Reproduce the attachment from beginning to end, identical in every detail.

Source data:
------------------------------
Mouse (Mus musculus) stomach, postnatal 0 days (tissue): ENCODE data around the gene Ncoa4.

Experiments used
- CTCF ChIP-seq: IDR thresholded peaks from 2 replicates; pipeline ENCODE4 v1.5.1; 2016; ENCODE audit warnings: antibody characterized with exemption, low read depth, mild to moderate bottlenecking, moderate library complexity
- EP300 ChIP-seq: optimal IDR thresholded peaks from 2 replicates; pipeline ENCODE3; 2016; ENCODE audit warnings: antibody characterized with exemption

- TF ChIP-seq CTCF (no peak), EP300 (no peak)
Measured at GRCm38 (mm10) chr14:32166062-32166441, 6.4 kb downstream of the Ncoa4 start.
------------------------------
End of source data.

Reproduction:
Mouse (Mus musculus) stomach, postnatal 0 days (tissue): ENCODE data around the gene Ncoa4.

Experiments used
- CTCF ChIP-seq: IDR thresholded peaks from 2 replicates; pipeline ENCODE4 v1.5.1; 2016; ENCODE audit warnings: antibody characterized with exemption, low read depth, mild to moderate bottlenecking, moderate library complexity
- EP300 ChIP-seq: optimal IDR thresholded peaks from 2 replicates; pipeline ENCODE3; 2016; ENCODE audit warnings: antibody characterized with exemption

- TF ChIP-seq CTCF (no peak), EP300 (no peak)
Measured at GRCm38 (mm10) chr14:32166062-32166441, 6.4 kb downstream of the Ncoa4 start.